The first rocket attack he experienced was right after they arrived. He was at the medical battalion with one of his buddies. They were walking out of the aid station and they were getting rocketed. He remembers stopping mid stride and looking up at the sky thinking, “These rockets sound EXACTLY like they sound on TV. That’s AMAZING!” Then his friend almost ran him over trying to get back to the aid station. “That’s when I remembered we were actually being rocketed, and I ran after him,” he laughed.
The first vehicle-borne IED he responded to occurred when a man drove a car into a crowd of people and blew the car up. As they pulled up, they could see constantina wire. It’s kind of like spiral barbed wire they put out on the ground to make walkways, he explained. “It was strewn with pieces of I didn’t know what, but I would find out it was pieces of meat. There was rubble everywhere and smoke. It was like everything was painted gray. As we are walking up, I’m realizing the rubble, the rocks I am stepping on are squishing under my feet. They aren’t rubble at all. They are pieces of people.” This was within a week of his arrival.
The one thing he is most proud of from his military service, is not his military service. “Obviously, you can see, I had very selfish motives for my military service,” he said. While he was in Iraq, his wife prayed that God would either save him or have him killed. “I was pretty rough on my wife. I never hit her, but I was rough on her emotionally.” While he was in the field, he was constantly around their chaplain. “I loved picking on our chaplain, because I did not think Christianity was an intellectual position to hold. I loved picking at him and questioning him about evolution and God.” One day, the chaplain challenged Pickett to read the books of John, Acts and Romans in the Bible. “On my third time through, reading a Bible he gave me, I read in John 14 where Jesus said, ‘I am the way, the truth and the life. No man comes to the Father but by me.’ I can’t even explain it except to say the words almost came off the page! I was just hit with the knowledge that this was for me!” Prior to this, he had always believed Americans get to heaven through Jesus, and Saudi Arabians got to heaven through Mohammed, and in China, you go by way of Buddha, he explained. “Right then, I realized that Jesus Christ claimed to be God and claimed to be the only way to God. I realized I was not a good guy in spite of all my patriotism. Christ saved me that day.”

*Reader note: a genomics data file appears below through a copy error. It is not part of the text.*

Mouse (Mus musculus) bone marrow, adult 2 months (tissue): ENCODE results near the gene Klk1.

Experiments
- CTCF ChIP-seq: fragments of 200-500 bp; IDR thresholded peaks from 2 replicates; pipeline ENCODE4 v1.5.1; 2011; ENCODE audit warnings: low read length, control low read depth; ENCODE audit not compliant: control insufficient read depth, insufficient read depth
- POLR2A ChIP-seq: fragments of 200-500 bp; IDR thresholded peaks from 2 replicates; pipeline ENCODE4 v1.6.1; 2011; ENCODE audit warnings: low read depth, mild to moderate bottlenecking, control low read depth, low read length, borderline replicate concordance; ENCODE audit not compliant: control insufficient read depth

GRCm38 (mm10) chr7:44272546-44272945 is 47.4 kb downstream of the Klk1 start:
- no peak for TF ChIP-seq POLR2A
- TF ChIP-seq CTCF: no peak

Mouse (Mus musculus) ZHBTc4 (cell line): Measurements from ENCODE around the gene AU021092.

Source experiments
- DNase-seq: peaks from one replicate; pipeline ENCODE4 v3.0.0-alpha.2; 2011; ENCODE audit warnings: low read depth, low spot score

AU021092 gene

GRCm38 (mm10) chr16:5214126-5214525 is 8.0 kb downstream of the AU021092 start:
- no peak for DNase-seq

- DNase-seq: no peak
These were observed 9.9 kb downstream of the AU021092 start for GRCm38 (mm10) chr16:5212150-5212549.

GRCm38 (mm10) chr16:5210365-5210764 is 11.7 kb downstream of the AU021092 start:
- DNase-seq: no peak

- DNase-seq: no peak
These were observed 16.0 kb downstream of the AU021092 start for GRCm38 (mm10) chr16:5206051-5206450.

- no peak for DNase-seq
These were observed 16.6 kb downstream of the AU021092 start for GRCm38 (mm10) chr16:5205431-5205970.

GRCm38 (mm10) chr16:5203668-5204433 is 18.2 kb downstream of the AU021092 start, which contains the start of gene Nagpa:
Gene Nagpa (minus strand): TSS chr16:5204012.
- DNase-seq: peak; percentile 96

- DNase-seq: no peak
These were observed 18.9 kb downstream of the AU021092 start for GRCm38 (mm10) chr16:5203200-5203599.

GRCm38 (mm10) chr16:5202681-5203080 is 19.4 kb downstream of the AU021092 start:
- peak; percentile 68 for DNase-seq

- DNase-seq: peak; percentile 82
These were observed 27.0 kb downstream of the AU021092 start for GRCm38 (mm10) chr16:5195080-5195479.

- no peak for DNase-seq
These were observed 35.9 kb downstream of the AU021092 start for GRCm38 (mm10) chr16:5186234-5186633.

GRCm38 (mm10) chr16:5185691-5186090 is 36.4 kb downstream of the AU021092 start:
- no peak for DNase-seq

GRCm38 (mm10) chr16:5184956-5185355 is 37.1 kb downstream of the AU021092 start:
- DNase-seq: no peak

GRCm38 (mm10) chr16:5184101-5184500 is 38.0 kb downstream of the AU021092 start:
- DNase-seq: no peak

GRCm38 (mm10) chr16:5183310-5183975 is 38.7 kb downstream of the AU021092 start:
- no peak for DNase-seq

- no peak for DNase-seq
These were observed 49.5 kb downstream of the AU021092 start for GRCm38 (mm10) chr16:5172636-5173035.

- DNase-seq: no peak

From that day forth, his life changed completely. “Nobody told me to give up alcohol, but I gave up alcohol. Nobody told me to stop getting tattoos and put my money on more godly things like my family and my church, but I did. Nobody told me to stop watching pornography, but I just lost my taste for it. Nobody told me to love my wife more, but I just did, because of the prayers of my wife, a faithful woman who followed me into the service and suffered reproach for the cause of Christ. This is what I am most proud of during my military career. Jesus Christ found ME in the Army.”
The entire time he was there, he volunteered for everything that came up. He had no fear of death. He said he knows why he was not afraid. It is because the book of Hebrews says, “He came to ransom them that were all their lives held captive by fear of death.” The Bible also says, “Perfect love casteth out fear.”
“When God changed me, he took away fear, too. Fear was just gone,” he said. “I can remember more than one time, walking up an alley toward a mosque while they were shooting at us, and I would just keep moving. There were rocket attacks on the palace, grenades thrown over the wall. I was never afraid. It’s not because I’m brave. I’m a coward, but I’m not afraid of death. It’s all part of God’s plan, and I can rest.”